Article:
Intermountain Region

PHOTOS

mule's ears blooming in Nevada's Humboldt-Toiyabe National Forest.
A profusion of Mule's ears (Wyethia amplexicaulis) blooming in Nevada's Humboldt-Toiyabe National Forest. Photo by Andy DeGeus.

lupine, buckwheat, lomatiums, and other wildflowers carpeting the trail to Ben Lomond Peak on the Wasatch-Cache National Forest, Utah.
Lupine, buckwheat, lomatiums, and other wildflowers carpet the trail to Ben Lomond Peak on the Wasatch-Cache National Forest, Utah. Photo by Teresa Prendusi.

the Island Lake landscape in Wyoming's Wind River mountains on the Bridger-Teton National Forest.
The stunning Island Lake landscape in Wyoming's Wind River mountains on the Bridger-Teton National Forest. Photo by Scott Clemons.

The Intermountain Region encompasses nearly 34 million acres of National Forest System lands (the largest in the nation). The Region covers 13 National Forests and one National Grassland within Utah, Nevada, western Wyoming, southern Idaho, and a small portion of California. Four major geographic provinces come together to form the Intermountain West: the Great Basin, Colorado Plateau, Middle Rocky Mountains, and Northern Rocky Mountains.

The richness of native species and high level of endemism of its flora can be explained by the extraordinary diversity of habitats, climatic conditions, unique geology, and isolation. Our wildflower viewing sites will take you from Red-rock deserts, to lush forested meadows, to the unsurpassed flower-gems of the Alpine tundra.

News

Researchers find an unusual hybrid origin in a rare plant

Castilleja christii.

A colorful wildflower called Christ's paintbrush is found only one place in the world, atop a southern Idaho mountain in an area only slightly larger than the Boise State University campus. The plant, whose scientific name is Castilleja christii, is not only rare, it also has a remarkable origin. Botanists first began noticing plants that did not seem to be typical Christ's paintbrush a number of years ago. Now, Boise State University graduate student Danielle Clay has found that the species developed from an unusual type of hybrid cross between two common species of paintbrush.

This is an article from the Idaho Native Plant Society's Sage Notes, December 2011, Volume 33(4).

Read the Sage Notes article about Castilleja christii (PDF, 694 KB)…

Read more about Celebrating Wildlower's Plant of the Week: Castilleja christii

Botrychium Treasure Hunts

Botrychium

On August 6 and August 20, 2011, members of the Nevada Native Plant Society visited two spring sites in the Spring Mountains, Clark County, Nevada, to search for and, hopefully, learn how to identify Botrychium species. Botrychiums, also known as moonworts, belong to the Ophioglossaceae, an ancient family of plants distantly related to modern ferns.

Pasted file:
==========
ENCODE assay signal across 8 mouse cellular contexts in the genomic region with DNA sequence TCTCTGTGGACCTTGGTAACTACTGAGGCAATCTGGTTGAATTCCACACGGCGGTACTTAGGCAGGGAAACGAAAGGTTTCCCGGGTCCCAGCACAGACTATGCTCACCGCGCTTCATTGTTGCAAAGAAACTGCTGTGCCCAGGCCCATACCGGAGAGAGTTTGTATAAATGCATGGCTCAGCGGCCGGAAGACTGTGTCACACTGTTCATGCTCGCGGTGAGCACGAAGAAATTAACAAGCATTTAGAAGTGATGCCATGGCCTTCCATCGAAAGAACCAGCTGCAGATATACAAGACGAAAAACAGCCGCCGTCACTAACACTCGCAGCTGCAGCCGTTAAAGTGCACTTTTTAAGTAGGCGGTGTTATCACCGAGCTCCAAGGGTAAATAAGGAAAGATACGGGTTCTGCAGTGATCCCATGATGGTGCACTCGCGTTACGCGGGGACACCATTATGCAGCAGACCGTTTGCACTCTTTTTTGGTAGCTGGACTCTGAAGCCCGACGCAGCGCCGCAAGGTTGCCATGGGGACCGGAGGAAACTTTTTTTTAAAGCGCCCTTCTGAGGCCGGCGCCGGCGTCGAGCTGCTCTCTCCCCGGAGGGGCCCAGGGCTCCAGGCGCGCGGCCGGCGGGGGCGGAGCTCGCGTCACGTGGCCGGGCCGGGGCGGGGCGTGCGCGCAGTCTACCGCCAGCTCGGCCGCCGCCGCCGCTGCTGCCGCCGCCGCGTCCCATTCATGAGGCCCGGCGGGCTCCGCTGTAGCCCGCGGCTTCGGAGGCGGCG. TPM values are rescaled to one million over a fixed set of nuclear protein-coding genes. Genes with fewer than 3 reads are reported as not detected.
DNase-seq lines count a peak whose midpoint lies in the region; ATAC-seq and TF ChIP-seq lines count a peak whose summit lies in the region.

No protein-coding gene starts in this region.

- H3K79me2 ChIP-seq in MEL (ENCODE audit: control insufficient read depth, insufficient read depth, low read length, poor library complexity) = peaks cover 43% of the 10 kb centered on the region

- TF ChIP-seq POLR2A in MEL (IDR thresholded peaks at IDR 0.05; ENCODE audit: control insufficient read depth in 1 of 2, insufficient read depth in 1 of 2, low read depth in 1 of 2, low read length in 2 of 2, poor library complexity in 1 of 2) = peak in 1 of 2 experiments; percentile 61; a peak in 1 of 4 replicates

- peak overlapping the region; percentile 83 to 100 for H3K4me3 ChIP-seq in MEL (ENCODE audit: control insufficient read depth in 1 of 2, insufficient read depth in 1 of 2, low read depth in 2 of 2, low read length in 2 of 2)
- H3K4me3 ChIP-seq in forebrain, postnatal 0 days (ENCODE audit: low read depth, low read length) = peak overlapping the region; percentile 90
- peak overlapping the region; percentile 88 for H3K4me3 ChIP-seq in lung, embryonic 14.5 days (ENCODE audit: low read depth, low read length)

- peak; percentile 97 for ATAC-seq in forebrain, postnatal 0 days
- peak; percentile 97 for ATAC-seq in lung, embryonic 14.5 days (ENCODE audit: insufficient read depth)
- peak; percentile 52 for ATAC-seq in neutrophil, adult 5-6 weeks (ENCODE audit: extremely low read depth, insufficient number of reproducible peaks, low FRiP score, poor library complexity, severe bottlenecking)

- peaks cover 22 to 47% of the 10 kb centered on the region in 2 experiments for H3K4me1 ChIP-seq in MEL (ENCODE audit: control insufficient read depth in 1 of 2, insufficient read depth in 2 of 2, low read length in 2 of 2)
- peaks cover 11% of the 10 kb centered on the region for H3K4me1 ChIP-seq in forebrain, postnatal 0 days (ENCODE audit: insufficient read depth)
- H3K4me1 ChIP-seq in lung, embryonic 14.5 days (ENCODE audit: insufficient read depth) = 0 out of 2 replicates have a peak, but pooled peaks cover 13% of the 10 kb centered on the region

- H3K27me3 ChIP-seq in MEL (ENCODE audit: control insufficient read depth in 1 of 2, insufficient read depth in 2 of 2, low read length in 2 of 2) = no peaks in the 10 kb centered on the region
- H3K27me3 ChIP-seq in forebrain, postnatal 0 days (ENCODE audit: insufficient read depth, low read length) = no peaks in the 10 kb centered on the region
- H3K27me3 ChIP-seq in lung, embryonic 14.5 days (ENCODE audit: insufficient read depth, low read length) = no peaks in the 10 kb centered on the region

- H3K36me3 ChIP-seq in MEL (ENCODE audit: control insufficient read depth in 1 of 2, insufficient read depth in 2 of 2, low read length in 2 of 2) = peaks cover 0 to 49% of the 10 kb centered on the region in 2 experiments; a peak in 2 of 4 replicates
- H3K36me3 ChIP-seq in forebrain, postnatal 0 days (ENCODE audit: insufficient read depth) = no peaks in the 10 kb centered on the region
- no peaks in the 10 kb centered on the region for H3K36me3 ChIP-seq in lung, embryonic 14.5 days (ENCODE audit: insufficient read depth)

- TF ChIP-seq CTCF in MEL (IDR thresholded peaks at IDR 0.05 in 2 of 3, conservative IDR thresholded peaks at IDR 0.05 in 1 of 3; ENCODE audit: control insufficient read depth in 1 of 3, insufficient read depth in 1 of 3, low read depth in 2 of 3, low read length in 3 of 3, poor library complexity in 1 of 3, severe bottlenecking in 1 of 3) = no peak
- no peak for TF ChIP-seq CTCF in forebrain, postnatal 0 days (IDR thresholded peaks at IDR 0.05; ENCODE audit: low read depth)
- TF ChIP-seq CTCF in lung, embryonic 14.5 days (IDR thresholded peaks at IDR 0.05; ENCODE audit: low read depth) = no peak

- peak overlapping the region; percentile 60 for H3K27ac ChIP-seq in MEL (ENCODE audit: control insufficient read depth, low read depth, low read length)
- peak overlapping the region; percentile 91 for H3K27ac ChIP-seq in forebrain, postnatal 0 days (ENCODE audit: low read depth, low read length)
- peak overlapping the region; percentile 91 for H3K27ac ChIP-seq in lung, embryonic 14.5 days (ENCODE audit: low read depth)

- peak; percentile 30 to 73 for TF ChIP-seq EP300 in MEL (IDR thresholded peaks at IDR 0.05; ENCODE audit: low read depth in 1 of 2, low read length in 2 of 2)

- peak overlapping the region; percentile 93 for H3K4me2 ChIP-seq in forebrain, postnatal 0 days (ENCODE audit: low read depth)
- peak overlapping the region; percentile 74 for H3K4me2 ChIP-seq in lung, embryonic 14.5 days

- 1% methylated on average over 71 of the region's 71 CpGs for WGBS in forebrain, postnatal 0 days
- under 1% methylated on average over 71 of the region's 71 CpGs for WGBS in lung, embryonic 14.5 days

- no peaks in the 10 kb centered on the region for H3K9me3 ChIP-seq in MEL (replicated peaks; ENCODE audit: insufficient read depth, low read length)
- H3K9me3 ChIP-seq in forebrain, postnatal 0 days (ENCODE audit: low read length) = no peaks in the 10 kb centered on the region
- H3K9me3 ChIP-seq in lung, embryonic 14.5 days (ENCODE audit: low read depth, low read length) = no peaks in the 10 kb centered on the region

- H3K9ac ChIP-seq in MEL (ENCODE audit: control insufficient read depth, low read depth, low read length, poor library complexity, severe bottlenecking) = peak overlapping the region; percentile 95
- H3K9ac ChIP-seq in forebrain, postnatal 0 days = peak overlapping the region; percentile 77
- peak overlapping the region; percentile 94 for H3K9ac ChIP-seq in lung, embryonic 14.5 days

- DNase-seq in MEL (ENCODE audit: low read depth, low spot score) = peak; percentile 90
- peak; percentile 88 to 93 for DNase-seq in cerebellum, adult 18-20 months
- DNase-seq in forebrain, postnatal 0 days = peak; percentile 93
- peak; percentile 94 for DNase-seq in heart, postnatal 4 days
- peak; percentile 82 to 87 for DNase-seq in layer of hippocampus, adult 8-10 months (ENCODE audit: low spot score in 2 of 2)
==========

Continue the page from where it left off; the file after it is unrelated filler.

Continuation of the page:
Read more about Botrychium Treasure Hunts…

You Are There!

Celebrating Wildflowers will lead you on explorations of special places on our national forests and grasslands.

Rare Plant Conservation Success Stories

Regional Information

Wildflower Hot Spots of the Eastern Sierra cover.

Wildflower Hot Spots of the Eastern Sierra (PDF, 4.7 MB)
Wildflower Hot Spots of the Eastern Sierra highlights the unique ecology, geology, and unparalleled flora along 150 miles of the Eastern Sierra corridor. Twelve wildflower sites have been selected to represent the diversity of environments that are found throughout the Eastern Sierra. Each site features directions, a map, GPS coordinates, a description of the natural history of the area, and photos. Topics you can learn about include plant rarity, disturbance processes, and the many ways people use plants. "Can You Find…?" proposes a fun challenge for you and your family. For a more in-depth look at the species found at each site, use the plant list featured in the back of this guide. Take the time to stop and smell the flowers in this extraordinary Eastern Sierra region!

Forest Visitor Guides

The Intermountain Region is compiling information and creating visitor guides for each of its forests. These guides will provide recreation information, history, a basic map and other valuable information. Visit the Intermountain Region's Forest Visitor Guides…

Wildflower Photographs

Jacob's Ladder and Lupine in Albion Basin.
Jacob's Ladder and Lupine in Albion Basin, Utah. Wasatch-Cache National Forest. Photo by Teresa Prendusi.

Western Columbine and swallowtail butterfly.
Western Columbine (Aquilegia formosa) and swallowtail butterfly (Papilio rutulus). Humboldt- Toiyabe National Forest. Photo by Marnie Bonesteel.

Prickly poppy.
Prickly poppy (Argemone corymbosa). Manti-LaSal National Forest. Photo by Teresa Prendusi.

Scarlet milkvetch.
Scarlet milkvetch (Astragalus coccineus). Humboldt-Toiyabe NF. Photo by Janel Johnson.

Lupine, Little sunflower, and Buckwheat along Ben Lomond Peak Trail.
Wildflowers (Lupine, Little sunflower, and Buckwheat) along Ben Lomond Peak Trail. Wasatch-Cache NF. Photo by Teresa Prendusi.

Leather flower.
Leather flower (Clematis hirsutissima). Uinta National Forest. Photo by Teresa Prendusi.

mountain field of Glacier Lilies.
A mountain field of Glacier Lilies (Erythronium grandiflorum) on the Uinta National Forest. Photo by Doug Page.

Green gentian.
Green gentian (Frasera speciosa) on Bridger-Teton National Forest. Photo by Teresa Prendusi.

Wonderland Alice-flower.
Wonderland Alice-flower (Aliciella caespitosa). Fishlake National Forest. Photo by Teresa Prendusi.

Sand cholla.
Sand cholla (Opuntia pulchella). Humboldt-Toiyabe NF. Photo by Janel Johnson.

Silky phacelia.
Silky phacelia (Phacelia sericea). Uinta National Forest. Photo by Teresa Prendusi.

Opal phlox.
Opal phlox (Phlox opalensis). Ashley National Forest. Photo by Charmaine Delmatier.

Rough mules-ears.
Rough mules-ears (Wyethia scabra) Manti-LaSal National Forest. Photo by Teresa Prendusi.